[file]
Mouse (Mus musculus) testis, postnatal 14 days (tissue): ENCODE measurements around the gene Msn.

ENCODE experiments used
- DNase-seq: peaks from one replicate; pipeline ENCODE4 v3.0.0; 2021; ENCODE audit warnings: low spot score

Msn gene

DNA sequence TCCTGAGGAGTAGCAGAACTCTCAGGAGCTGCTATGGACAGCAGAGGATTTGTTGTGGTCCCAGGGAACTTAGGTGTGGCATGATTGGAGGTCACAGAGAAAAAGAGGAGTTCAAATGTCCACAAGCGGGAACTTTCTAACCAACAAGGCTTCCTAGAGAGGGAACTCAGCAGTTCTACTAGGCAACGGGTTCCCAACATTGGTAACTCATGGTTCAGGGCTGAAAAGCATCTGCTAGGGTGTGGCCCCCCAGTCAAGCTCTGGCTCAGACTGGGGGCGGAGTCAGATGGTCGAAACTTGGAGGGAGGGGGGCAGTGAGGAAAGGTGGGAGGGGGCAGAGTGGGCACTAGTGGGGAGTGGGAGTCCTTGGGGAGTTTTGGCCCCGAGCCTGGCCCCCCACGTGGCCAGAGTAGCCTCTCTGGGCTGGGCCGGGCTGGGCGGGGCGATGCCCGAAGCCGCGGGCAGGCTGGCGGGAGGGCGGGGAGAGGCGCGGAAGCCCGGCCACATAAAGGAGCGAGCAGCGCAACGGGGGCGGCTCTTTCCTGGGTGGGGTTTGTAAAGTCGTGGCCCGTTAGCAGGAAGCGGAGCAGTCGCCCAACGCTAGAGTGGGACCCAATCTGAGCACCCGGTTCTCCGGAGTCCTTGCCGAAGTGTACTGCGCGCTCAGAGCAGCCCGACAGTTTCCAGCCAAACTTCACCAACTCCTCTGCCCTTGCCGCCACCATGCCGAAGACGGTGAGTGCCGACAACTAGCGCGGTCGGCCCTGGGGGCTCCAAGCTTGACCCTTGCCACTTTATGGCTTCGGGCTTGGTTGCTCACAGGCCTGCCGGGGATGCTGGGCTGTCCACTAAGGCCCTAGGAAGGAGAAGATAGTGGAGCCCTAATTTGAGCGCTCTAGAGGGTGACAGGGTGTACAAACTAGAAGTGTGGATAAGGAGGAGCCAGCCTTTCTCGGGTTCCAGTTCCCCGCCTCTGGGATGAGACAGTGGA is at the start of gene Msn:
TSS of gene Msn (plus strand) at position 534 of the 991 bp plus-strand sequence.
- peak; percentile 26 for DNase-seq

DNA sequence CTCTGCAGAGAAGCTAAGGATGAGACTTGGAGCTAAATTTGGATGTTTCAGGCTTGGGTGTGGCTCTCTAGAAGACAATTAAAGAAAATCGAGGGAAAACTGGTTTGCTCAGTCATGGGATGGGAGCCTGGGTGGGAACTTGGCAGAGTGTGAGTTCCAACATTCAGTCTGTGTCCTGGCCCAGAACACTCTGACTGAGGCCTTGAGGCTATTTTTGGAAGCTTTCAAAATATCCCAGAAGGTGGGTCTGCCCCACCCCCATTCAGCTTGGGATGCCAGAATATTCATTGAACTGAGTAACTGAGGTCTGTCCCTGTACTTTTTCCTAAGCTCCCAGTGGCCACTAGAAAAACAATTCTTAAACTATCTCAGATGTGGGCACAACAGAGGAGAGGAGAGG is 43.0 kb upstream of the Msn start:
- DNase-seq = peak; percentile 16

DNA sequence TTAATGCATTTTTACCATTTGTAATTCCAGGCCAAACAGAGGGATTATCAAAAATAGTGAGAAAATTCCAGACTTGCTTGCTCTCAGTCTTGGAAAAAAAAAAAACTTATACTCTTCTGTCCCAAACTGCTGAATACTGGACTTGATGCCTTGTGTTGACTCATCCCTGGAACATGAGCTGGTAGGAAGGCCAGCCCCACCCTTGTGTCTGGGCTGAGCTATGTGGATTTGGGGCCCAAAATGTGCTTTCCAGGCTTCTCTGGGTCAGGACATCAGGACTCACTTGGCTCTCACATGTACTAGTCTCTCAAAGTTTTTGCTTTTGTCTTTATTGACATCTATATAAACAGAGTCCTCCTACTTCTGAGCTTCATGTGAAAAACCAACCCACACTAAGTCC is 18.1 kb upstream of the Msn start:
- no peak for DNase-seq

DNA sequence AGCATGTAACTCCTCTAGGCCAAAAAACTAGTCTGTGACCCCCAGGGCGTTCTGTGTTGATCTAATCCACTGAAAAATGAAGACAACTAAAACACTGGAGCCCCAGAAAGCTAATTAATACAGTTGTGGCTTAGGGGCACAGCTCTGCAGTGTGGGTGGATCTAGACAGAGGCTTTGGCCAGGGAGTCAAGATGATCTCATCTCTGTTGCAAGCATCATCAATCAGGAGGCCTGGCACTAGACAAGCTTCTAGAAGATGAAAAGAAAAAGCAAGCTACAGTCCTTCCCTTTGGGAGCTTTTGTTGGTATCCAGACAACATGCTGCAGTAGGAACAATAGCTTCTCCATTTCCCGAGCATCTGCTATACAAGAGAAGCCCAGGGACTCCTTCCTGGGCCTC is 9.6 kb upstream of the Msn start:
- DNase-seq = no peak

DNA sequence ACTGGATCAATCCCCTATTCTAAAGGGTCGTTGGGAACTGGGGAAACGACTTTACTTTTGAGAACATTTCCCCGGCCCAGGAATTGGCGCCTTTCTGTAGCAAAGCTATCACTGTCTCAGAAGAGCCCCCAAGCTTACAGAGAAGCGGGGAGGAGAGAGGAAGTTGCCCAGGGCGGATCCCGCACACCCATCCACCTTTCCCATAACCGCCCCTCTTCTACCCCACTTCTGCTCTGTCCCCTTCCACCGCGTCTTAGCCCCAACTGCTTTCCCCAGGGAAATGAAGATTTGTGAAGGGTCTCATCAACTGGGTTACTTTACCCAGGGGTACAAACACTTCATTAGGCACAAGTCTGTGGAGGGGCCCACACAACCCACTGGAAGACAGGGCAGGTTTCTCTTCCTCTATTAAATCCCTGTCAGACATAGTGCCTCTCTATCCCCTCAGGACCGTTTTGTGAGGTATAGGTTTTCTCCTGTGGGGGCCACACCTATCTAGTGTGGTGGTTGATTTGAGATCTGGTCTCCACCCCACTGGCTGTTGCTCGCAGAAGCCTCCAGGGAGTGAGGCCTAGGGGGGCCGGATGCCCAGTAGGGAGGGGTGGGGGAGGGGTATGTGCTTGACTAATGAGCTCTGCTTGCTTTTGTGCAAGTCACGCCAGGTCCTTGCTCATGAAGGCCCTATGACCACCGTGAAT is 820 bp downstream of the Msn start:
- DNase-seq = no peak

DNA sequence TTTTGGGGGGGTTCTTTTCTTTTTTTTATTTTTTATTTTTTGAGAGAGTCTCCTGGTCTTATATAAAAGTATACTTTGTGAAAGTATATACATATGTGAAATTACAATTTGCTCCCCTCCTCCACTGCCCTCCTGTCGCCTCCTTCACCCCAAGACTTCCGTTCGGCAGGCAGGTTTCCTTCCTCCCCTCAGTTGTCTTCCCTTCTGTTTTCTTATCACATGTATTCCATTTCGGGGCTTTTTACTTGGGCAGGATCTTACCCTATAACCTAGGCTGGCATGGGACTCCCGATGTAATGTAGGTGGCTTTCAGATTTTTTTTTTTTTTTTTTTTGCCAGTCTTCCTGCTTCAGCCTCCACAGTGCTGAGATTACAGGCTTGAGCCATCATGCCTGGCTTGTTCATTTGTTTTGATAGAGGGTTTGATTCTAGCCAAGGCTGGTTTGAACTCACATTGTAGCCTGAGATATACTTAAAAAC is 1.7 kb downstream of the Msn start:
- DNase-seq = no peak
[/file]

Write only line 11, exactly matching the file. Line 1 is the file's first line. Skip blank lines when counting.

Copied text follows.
- no peak for DNase-seq